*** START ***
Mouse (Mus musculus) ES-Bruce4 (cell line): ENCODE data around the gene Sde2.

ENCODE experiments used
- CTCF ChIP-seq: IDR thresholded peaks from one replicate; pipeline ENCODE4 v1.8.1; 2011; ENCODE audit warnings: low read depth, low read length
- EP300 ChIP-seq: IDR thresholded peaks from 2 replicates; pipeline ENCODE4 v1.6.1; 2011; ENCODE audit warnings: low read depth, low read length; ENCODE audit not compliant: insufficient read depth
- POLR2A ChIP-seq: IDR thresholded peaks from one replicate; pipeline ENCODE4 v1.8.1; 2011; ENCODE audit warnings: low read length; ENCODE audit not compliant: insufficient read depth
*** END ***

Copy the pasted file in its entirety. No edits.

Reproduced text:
Mouse (Mus musculus) ES-Bruce4 (cell line): ENCODE data around the gene Sde2.

ENCODE experiments used
- CTCF ChIP-seq: IDR thresholded peaks from one replicate; pipeline ENCODE4 v1.8.1; 2011; ENCODE audit warnings: low read depth, low read length
- EP300 ChIP-seq: IDR thresholded peaks from 2 replicates; pipeline ENCODE4 v1.6.1; 2011; ENCODE audit warnings: low read depth, low read length; ENCODE audit not compliant: insufficient read depth
- POLR2A ChIP-seq: IDR thresholded peaks from one replicate; pipeline ENCODE4 v1.8.1; 2011; ENCODE audit warnings: low read length; ENCODE audit not compliant: insufficient read depth